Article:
One of the core tenets of web 3.0 is to reverse this power dynamic, with web users sacrificing their personal information in exchange for a tailored experience. It became clear that this was bad business, so web3.0 means that users control their data as they see fit and monetize it.
The most obvious symbol of this major change is the constant cookie notifications you receive while browsing the web. Conversely, before your information was collected without request, now websites have to ask for it. This process can be tedious, but it’s only the first step on a journey that will redefine our digital lives.
The three cornerstones of Web 3.0 can be roughly summarized as follows:
- Unlicensed/open source
- Controlled by a user-oriented utility
If you are a regular reader of Learn Crypto or any information platform based on cryptocurrencies, you must immediately recognize that the first two elements are the foundations of blockchains, the first of which is Bitcoin, created under the pseudonym Satoshi Nakamoto in 2008. As a gift to the world.
Decentralization and permissionless are interdependent properties. If a small group can wield power over an idea or technology, they can decide its direction, who gets access and who benefits.
Bitcoin sacrifices elements of usability, such as transaction speed, to ensure that everyone can participate by running a node, while maintaining decentralized control. And in an act of extreme selflessness, Satoshi left the project in 2011, renouncing any possible undue influence.
So web3.0 targets the decentralized values of Bitcoin and leverages the crypto-economies that make networks like Ethereum possible. This allows users to exploit and be rewarded in new ways for the vast amount of information and content they would be willing to give up in web 2.0. The so-called token economies built on Blockchain provide web3.0 mechanics, which require each participant to have a web3.0 wallet as a Meta Mask.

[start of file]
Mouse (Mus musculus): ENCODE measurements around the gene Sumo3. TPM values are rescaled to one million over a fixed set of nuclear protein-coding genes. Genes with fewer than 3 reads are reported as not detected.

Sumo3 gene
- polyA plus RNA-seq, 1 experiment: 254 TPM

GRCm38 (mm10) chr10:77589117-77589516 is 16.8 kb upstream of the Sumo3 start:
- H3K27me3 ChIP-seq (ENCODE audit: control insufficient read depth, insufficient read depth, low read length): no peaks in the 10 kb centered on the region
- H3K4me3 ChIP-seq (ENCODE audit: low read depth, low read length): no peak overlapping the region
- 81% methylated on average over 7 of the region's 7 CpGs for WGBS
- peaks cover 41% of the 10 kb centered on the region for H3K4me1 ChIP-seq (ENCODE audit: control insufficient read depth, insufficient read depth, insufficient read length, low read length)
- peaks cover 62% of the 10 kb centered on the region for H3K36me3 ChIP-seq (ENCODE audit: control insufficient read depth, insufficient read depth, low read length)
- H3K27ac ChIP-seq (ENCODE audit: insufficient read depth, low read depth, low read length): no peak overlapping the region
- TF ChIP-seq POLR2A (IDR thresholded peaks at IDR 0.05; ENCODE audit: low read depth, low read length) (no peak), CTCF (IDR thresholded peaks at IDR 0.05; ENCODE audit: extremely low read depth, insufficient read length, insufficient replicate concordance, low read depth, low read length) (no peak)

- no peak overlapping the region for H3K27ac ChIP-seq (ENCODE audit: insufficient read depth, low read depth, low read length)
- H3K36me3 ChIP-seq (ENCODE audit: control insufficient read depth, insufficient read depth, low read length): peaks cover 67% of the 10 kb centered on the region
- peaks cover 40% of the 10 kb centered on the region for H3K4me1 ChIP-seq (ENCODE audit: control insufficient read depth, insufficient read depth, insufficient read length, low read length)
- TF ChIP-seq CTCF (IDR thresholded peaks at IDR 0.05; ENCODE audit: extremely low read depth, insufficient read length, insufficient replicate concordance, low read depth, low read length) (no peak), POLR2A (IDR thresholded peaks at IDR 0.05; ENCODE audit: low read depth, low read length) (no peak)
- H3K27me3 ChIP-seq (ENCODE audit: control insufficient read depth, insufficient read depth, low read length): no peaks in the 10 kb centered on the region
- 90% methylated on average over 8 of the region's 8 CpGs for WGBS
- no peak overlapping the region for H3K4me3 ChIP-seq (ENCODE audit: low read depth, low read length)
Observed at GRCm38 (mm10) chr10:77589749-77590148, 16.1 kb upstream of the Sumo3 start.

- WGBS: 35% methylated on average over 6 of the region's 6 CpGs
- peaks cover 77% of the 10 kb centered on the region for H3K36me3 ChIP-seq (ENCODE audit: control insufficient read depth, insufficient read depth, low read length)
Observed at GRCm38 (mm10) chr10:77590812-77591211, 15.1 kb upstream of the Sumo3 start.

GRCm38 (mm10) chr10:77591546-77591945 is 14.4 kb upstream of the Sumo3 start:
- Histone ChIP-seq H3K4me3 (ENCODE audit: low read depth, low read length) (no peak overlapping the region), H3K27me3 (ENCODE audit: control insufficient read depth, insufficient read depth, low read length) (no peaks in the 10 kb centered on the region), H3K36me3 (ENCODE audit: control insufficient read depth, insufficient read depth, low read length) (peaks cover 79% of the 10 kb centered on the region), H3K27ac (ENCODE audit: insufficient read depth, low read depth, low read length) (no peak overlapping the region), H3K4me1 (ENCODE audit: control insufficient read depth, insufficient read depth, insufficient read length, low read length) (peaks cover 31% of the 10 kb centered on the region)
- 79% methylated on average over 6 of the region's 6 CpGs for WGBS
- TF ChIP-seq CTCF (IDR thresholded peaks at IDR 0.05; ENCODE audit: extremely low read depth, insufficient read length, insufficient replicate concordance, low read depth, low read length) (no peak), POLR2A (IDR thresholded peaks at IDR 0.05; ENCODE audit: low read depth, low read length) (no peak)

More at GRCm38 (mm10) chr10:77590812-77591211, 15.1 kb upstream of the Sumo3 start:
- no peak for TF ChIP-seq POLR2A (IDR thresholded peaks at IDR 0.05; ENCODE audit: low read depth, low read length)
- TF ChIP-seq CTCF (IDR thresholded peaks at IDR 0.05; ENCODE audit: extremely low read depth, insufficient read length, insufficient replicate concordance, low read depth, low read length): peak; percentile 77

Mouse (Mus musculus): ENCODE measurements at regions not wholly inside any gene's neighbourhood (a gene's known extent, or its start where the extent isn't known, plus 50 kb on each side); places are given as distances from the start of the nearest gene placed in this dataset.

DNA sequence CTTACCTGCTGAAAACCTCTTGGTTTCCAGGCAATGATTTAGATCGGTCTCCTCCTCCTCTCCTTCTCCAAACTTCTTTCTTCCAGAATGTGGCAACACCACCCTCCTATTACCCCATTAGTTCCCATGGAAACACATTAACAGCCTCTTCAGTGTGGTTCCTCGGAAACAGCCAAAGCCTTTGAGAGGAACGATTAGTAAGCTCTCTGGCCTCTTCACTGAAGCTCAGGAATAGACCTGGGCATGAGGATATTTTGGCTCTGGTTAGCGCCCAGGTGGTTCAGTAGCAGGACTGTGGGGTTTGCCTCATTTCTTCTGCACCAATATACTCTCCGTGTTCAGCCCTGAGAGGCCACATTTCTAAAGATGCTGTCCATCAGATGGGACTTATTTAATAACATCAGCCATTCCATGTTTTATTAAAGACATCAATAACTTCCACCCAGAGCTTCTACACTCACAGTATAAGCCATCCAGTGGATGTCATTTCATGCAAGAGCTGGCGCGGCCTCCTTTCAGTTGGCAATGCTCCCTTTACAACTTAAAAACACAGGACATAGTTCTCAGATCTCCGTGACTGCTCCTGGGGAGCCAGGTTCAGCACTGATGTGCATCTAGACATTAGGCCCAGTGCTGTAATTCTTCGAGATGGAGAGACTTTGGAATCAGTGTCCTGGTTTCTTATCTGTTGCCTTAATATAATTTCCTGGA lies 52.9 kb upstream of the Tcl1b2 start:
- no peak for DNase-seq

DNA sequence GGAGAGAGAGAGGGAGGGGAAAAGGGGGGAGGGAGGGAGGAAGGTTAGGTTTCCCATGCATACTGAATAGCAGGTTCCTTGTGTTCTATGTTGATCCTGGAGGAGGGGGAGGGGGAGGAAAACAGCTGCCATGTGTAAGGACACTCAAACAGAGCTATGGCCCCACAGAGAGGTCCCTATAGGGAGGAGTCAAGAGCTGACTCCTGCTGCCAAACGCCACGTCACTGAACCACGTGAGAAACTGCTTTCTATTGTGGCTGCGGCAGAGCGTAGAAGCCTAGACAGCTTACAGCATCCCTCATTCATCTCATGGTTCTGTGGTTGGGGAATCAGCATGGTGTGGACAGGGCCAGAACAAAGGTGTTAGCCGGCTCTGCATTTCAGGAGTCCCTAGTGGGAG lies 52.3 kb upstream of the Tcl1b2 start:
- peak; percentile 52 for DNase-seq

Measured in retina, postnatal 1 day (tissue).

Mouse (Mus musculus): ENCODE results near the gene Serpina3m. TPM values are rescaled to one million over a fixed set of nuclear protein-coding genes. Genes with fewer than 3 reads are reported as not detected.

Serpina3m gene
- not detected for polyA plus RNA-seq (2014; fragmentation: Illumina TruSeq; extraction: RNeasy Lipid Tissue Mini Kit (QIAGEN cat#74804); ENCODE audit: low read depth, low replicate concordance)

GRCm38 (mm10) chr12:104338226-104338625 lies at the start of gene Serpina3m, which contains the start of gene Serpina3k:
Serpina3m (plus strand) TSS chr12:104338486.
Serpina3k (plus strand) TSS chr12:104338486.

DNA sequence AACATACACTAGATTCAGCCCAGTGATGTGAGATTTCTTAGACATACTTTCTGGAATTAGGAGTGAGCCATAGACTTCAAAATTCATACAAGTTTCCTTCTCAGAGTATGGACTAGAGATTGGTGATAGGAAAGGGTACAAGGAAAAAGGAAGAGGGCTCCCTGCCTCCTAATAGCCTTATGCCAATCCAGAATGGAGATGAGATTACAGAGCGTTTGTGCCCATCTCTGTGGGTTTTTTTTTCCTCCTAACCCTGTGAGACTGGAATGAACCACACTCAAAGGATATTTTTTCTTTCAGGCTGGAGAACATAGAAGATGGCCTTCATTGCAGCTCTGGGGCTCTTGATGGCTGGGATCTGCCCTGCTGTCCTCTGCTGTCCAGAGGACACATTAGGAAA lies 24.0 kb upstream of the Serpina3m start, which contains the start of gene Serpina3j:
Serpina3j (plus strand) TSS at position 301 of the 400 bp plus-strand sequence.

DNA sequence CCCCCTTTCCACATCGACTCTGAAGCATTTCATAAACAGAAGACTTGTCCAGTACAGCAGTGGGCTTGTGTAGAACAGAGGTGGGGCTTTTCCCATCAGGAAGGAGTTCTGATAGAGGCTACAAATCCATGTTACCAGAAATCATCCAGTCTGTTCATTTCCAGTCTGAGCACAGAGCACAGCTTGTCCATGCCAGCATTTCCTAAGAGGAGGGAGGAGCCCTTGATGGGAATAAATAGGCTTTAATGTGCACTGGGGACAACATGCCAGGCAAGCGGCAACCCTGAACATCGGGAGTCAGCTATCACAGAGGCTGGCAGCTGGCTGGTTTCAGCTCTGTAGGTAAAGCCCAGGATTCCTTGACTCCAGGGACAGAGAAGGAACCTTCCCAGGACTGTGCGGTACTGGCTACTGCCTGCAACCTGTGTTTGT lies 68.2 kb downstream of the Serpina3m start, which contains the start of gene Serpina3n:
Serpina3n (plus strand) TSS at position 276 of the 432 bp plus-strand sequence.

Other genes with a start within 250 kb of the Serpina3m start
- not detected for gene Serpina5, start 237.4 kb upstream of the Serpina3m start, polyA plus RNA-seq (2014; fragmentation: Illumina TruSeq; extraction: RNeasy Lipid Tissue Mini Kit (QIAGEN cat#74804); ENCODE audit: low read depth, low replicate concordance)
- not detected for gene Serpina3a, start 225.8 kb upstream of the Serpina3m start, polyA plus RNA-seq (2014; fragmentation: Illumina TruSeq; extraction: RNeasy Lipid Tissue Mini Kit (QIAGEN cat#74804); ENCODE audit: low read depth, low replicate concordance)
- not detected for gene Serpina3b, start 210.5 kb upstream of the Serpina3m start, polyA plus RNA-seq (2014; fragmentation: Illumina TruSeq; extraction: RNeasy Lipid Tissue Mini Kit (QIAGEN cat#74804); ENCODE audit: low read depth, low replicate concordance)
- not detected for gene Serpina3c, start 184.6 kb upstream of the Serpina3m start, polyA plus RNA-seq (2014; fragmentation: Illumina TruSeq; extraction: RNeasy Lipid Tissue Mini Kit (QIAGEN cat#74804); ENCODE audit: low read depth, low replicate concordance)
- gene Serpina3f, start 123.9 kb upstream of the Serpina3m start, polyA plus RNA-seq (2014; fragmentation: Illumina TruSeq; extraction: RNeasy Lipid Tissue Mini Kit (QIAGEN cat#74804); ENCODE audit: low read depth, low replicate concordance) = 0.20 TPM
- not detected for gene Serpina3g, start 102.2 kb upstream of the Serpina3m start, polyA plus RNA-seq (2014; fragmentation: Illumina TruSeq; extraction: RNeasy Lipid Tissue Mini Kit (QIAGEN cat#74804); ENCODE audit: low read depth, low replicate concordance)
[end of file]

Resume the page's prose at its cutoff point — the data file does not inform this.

Web 3.0 wallets are your way to store, trade and spend the value you earn and create on this brave new web. Because they are blockchain-based, they protect privacy; many people predict that social login (using a Facebook account for other services) will be replaced by Ethereum.
The Web 3.0 model already allows gamers to play to earn money, for example, by upending the existing player-to-platform relationship. The countless hours you could have spent building player value tied to your favorite game, Xbox or Play station account are now yours via tradable NFTs.
The huge market for player skins (game accessories) for games like CS:GO and the rise of professionalism in esports were the forerunners of gaming economies, which will be a key feature of web 3.0 where it will overlap. the idea of the metaverse. Metaverse is not a single experience, as a key feature of web 3.0 is composability, where code and application components can be easily shared and reused.
The immersive 3D environment Metaverse promises is not only where you play, but also where you work, and soon your employment contract may even be an NFT that can be traded and traded.But before we fall in love with the utopian ideals of web 3.0, there are plenty of reasons to stop and think.